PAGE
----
The vale of lilies and the bower of bliss ;
And where the beauteous region both divide
Into two milky ways, my lips shall slide                               70
Down those smooth alleys, wearing as they go
A tract for lovers on the printed snow ;
Thence climbing o'er the swelling Apennine,
Retire into thy grove of eglantine,
Where I will all those ravish'd sweets distil                          75
Through Love's alembic, and with chemic skill
From the mix'd mass one sovereign balm derive,
Then bring that great elixir to thy hive.
    Now in more subtle wreaths I will entwine
My sinewy thighs, my legs and arms with thine ;                  80
Thou like a sea of milk shalt lie display'd,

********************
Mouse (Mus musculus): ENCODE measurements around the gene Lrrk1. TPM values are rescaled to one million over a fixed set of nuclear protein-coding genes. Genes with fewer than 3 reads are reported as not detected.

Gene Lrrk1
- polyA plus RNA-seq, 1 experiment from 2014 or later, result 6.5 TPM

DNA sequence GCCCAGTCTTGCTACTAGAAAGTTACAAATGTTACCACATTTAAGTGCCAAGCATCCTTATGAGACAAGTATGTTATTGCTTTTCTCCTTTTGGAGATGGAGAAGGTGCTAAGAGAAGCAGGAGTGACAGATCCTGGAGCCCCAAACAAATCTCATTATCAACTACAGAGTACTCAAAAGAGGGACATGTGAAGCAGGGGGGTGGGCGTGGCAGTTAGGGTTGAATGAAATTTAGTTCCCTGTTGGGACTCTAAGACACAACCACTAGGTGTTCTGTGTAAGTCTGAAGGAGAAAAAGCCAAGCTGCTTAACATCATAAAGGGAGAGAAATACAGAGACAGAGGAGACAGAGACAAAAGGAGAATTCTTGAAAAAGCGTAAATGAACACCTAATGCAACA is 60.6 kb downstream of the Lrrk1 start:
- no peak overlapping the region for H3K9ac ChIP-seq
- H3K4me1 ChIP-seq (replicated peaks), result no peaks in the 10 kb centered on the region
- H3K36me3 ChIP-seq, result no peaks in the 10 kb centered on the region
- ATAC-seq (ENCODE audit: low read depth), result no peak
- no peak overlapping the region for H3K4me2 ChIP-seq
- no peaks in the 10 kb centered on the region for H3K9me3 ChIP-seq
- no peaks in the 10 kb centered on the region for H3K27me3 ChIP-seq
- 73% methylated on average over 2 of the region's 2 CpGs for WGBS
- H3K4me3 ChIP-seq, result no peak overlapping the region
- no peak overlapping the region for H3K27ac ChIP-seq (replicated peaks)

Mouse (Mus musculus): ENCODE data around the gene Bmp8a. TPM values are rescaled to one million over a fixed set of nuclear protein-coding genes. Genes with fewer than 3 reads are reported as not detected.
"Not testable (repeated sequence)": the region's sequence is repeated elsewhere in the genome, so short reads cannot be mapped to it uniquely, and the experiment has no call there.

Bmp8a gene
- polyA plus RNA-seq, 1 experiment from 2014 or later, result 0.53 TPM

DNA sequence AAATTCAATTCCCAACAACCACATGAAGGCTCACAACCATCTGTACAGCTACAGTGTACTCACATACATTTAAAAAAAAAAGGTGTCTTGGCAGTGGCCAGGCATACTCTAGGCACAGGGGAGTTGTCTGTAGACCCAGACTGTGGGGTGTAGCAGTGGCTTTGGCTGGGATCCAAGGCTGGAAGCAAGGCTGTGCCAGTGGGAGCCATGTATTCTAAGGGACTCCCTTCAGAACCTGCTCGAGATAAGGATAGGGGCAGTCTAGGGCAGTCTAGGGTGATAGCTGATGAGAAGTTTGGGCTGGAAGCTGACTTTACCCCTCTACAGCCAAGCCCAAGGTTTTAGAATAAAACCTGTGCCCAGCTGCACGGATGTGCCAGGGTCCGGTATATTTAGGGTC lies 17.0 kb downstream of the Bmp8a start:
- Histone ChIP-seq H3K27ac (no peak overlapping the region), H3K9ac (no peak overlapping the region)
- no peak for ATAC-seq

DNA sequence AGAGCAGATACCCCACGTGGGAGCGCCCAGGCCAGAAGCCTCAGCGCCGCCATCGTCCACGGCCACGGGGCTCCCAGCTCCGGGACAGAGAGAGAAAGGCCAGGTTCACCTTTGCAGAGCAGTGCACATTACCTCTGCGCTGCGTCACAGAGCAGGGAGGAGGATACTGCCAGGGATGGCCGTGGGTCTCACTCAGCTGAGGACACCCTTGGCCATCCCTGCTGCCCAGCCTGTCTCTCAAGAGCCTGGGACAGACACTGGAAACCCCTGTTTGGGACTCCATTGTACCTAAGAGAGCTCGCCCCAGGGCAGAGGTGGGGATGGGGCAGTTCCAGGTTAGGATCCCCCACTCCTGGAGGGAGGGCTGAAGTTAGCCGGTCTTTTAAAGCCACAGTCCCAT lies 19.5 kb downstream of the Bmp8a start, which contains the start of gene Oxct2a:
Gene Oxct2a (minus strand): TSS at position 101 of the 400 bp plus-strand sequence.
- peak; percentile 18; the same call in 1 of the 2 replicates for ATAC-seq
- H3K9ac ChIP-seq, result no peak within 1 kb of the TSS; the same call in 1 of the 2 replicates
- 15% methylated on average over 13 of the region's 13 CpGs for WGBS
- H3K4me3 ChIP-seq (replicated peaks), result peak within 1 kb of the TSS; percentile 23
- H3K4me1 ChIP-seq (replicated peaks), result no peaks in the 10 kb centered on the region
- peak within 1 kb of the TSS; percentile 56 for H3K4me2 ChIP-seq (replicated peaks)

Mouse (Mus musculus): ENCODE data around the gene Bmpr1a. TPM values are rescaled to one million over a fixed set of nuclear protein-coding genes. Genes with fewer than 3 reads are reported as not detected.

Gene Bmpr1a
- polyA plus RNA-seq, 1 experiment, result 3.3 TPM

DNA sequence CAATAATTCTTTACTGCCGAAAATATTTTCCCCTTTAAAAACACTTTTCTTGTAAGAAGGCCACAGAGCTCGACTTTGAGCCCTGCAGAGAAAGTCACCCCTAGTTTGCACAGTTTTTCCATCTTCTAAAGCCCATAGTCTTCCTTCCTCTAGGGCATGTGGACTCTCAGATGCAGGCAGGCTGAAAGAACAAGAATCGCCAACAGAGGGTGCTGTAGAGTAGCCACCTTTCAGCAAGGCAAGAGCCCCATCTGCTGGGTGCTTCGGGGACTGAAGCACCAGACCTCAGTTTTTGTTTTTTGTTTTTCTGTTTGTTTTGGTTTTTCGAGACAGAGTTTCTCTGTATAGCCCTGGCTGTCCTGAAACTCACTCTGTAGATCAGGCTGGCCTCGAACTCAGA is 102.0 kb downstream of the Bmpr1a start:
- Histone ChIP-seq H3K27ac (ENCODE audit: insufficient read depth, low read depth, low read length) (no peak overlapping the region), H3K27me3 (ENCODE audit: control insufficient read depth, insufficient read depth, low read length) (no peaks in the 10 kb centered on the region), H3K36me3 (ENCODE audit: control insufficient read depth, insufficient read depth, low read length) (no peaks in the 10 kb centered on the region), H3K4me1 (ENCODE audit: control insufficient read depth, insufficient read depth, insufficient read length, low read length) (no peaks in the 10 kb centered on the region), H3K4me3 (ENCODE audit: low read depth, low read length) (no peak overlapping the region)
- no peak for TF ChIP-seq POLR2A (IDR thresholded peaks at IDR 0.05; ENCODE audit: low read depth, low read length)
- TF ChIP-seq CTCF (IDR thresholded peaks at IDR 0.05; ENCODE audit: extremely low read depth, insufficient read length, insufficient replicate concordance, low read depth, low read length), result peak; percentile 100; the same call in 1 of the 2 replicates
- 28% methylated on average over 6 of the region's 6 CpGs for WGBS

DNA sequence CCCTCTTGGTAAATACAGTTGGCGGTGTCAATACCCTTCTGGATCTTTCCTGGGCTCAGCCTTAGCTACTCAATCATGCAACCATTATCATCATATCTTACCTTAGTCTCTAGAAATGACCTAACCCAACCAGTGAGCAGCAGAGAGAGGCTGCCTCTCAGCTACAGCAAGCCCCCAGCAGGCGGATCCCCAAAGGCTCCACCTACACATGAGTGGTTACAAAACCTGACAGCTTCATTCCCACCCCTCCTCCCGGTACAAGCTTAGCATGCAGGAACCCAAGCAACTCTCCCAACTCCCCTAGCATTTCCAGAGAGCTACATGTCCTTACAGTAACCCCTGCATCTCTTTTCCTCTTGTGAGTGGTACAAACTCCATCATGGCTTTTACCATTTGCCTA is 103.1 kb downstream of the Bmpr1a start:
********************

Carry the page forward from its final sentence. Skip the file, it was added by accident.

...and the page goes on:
Whilst I the smooth calm ocean invade
With such a tempest, as when Jove of old
Fell down on Danaë in a storm of gold ;
Yet my tall pine shall in the Cyprian strait                            85
Ride safe at anchor and unlade her freight :
My rudder with thy bold hand, like a tried
And skilful pilot, thou shalt steer, and guide
My bark into love's channel, where it shall
Dance, as the bounding waves do rise or fall.                      90
Then shall thy circling arms embrace and clip
My willing body, and thy balmy lip
Bathe me in juice of kisses, whose perfume
Like a religious incense shall consume,
And send up holy vapours to those powers                         95
That bless our loves and crown our sportful hours,
That with such halcyon calmness fix our souls
In steadfast peace, as no affright controls.
There, no rude sounds shake us with sudden starts ;
No jealous ears, when we unrip our hearts,                       100
Suck our discourse in ; no observing spies